Study highlights fragility of motivation for regular exercise
“Even a full year of exercise wasn’t enough to get the habit ingrained” in group of inactive 35- to 65-year-olds, says researcher who cites busyness of life.
By MICHAEL BROWN
People who haven’t found a way of making exercise a priority early in life will struggle to make it a priority by the time they’re in their 30s and beyond, new University of Alberta-led research suggests.
According to interviews taken from a comprehensive fitness study that recruited 273 non-exercising adults between the ages of 35 and 65 to exercise on campus three times a week for a year, people who gave up exercising regularly did so largely because they had trouble making it a priority and got disillusioned with the results.
“While those who quit the program said they had some positive outcomes—like feeling less stress, sleeping better and having more energy—many said they were also disappointed with a lack of visible results in terms of their appearance or losing weight,” said Heather Larson, a PhD candidate in the Faculty of Kinesiology, Sport, and Recreation who led the study.
Larson interviewed about 20 people who finished the year-long exercise regimen and a similar number of people who quit.
She noted that more than 60 per cent of the study’s participants dropped out before the study concluded. Also discouraging was that even among those who stuck it out until the end, most reported they stopped working out soon after the study wrapped up.
“Even a full year of exercise wasn’t enough to get the habit ingrained,” said Larson. “It seems what actually kept many of them going was a sense of responsibility to the study and to the researchers.”
She added that making exercise a priority for this group was a challenge because they were unable to navigate the various barriers of developing a fitness routine.
“People have lots of different things in their lives, especially in this age group. There are parents, there are people taking care of their parents, and it’s also a time when careers are kind of ramping up. Making time for exercise was hard,” she said.
In the end, she said, the study confirmed just how fragile the motivation to exercise regularly is, and how easily an exercise routine can be broken or thrown off by the smallest changes—whether it be a vacation, something at work or an illness.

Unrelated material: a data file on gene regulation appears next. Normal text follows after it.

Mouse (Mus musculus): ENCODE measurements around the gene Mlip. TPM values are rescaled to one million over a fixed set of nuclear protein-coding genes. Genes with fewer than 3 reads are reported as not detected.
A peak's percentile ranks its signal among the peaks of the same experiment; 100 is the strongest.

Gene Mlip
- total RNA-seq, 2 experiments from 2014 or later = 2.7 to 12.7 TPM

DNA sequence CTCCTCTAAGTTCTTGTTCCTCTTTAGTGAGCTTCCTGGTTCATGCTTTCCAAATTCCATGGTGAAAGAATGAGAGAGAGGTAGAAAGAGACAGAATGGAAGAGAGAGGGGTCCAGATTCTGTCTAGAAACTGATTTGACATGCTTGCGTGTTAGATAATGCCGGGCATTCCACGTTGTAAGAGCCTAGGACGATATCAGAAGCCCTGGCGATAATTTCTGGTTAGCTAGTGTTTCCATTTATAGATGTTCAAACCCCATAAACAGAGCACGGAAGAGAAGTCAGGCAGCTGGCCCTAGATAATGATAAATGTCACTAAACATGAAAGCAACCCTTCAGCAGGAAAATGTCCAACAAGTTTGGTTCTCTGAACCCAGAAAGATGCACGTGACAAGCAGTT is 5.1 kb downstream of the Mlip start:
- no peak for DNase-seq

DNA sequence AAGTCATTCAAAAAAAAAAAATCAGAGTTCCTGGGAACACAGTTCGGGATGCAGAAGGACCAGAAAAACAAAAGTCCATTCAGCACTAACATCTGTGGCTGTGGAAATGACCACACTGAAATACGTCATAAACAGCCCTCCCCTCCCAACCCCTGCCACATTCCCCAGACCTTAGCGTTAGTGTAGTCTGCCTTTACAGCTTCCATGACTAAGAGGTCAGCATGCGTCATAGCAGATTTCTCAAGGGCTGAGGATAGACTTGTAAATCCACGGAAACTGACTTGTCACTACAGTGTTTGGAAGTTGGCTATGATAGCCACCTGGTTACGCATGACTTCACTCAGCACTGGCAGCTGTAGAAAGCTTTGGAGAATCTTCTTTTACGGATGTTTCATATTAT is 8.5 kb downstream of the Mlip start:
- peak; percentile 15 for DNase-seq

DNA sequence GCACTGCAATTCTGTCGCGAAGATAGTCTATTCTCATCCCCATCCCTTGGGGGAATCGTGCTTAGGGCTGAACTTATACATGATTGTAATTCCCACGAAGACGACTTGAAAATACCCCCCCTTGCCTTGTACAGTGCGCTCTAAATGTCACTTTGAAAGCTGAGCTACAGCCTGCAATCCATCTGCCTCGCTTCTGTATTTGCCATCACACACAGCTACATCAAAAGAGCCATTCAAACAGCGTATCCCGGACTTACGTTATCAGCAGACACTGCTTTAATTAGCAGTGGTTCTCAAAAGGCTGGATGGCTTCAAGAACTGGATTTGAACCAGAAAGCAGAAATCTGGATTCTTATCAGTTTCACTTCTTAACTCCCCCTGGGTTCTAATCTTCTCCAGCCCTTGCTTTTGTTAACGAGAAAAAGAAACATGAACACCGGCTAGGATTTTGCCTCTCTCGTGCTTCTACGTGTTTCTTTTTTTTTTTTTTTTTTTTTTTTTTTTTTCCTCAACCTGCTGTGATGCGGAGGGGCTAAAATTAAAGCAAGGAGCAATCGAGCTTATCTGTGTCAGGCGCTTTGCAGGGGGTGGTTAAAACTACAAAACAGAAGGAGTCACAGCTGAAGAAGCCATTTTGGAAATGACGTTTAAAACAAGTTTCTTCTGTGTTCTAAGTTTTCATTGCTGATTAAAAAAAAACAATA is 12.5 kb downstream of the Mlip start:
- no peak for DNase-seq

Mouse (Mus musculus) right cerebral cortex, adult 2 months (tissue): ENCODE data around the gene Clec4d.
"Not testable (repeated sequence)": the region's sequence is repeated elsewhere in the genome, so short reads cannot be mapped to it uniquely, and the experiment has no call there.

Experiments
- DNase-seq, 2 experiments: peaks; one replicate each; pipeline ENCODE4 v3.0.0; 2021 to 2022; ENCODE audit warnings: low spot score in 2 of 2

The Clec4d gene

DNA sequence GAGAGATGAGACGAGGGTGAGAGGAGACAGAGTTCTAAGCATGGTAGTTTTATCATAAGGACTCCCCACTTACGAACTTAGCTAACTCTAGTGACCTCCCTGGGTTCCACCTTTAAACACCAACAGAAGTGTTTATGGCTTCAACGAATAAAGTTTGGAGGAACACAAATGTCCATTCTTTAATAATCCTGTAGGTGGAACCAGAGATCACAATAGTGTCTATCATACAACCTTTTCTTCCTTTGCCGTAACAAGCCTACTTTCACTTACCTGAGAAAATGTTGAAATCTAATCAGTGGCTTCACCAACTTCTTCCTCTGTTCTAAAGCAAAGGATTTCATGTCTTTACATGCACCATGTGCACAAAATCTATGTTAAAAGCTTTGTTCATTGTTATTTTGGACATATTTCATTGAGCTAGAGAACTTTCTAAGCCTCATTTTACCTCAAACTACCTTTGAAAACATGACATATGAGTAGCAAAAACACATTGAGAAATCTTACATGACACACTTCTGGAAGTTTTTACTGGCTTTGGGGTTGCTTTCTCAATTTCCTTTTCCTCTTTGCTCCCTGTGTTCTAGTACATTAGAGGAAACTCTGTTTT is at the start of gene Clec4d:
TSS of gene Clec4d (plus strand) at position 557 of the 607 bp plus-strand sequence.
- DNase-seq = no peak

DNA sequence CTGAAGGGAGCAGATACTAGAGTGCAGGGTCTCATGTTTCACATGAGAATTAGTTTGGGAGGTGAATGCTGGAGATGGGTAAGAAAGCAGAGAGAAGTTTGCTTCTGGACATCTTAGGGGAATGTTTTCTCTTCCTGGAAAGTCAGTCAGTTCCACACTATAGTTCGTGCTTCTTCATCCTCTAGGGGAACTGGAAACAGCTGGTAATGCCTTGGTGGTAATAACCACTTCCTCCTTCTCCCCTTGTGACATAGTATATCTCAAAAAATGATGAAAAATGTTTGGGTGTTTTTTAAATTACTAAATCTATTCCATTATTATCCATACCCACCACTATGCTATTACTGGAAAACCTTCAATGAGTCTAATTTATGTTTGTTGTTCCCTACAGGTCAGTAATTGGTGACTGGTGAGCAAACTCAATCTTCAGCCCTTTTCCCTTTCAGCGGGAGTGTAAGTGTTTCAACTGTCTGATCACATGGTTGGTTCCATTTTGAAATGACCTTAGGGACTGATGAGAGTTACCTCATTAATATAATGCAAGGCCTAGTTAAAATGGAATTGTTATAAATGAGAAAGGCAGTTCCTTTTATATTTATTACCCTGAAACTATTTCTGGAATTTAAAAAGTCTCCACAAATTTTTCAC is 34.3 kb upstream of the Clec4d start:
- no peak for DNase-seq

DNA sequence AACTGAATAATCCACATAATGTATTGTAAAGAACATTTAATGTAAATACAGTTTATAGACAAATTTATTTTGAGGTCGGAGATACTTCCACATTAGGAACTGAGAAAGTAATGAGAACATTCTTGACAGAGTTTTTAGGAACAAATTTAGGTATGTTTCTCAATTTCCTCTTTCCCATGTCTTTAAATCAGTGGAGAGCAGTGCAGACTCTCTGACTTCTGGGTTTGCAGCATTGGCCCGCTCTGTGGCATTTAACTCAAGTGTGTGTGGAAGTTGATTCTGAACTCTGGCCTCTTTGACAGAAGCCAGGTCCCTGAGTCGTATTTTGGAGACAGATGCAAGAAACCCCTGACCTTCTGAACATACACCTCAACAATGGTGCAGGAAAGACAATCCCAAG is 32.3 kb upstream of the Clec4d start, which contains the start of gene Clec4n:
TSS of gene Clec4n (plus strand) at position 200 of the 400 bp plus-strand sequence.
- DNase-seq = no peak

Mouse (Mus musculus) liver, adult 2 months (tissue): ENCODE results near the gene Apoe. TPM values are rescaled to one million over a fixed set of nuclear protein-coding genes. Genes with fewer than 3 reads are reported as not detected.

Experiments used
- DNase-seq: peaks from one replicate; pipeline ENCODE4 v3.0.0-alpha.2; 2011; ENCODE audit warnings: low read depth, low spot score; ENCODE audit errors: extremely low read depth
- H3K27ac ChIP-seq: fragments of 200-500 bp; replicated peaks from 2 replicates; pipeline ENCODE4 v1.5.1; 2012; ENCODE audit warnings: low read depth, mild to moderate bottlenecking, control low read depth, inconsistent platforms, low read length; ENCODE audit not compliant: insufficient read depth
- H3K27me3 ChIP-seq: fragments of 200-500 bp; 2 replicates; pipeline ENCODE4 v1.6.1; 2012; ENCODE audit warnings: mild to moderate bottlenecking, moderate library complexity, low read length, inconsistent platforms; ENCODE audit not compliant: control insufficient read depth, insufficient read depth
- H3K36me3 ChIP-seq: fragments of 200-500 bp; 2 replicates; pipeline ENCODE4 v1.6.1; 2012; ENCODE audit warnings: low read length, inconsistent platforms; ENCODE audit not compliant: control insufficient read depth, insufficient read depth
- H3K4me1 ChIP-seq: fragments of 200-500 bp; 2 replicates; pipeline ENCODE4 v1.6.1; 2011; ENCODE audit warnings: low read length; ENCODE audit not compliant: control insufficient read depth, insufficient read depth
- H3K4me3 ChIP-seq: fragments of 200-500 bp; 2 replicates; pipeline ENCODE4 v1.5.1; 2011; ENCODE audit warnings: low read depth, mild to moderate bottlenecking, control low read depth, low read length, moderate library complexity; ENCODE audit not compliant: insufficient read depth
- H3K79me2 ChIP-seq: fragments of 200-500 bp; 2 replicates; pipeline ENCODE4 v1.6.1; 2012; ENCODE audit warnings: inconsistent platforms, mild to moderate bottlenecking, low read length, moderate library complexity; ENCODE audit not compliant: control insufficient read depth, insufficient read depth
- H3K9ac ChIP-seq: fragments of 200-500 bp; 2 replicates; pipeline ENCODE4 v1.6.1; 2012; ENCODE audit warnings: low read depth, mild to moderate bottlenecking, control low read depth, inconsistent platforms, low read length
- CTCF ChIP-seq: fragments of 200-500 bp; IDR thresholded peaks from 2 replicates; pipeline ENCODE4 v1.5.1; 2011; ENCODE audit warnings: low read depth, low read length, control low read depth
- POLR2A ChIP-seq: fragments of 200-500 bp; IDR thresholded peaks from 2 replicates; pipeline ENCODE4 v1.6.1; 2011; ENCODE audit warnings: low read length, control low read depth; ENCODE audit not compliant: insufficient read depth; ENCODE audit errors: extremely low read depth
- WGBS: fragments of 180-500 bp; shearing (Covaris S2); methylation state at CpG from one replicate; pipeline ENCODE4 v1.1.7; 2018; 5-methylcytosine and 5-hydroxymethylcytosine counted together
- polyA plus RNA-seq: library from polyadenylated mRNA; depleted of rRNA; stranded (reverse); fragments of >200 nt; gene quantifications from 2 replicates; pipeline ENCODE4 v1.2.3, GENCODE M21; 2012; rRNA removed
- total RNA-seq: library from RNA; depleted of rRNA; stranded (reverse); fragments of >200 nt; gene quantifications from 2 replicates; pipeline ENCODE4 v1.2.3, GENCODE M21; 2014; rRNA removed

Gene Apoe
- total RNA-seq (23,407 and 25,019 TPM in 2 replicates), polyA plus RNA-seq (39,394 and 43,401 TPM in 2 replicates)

“For people who have been exercising for years, they will deal with it and get back into exercise. For someone who is just starting out, it is a real challenge to get back in there,” said Larson, who recommended that people focus more on building exercise into their lifestyle one small step at a time.
“People need to look for those opportunities to do things like active transportation, walking to work or cycling to work, activities that are built into their day, rather than having to make room for it,” she said.
Two papers were published as a result of the interviews: the first focused on the successes, and showed that social support is instrumental for people to keep working out.
“It actually seemed to work better if (the workout buddy) was someone (the participant) wasn’t too close to,” she said. “With a family member or a really close friend, it seems it is easy to talk each other out of it.
“It’s almost better to have a little more distance, then you feel more accountable to the person and you don’t want to let them down.”
Along with Larson, the research team for the fitness study included fellow PhD candidate Kimberley McFadden and professors Tara-Leigh McHugh, Tanya Berry and Wendy Rodgers, as well as researchers at Western University.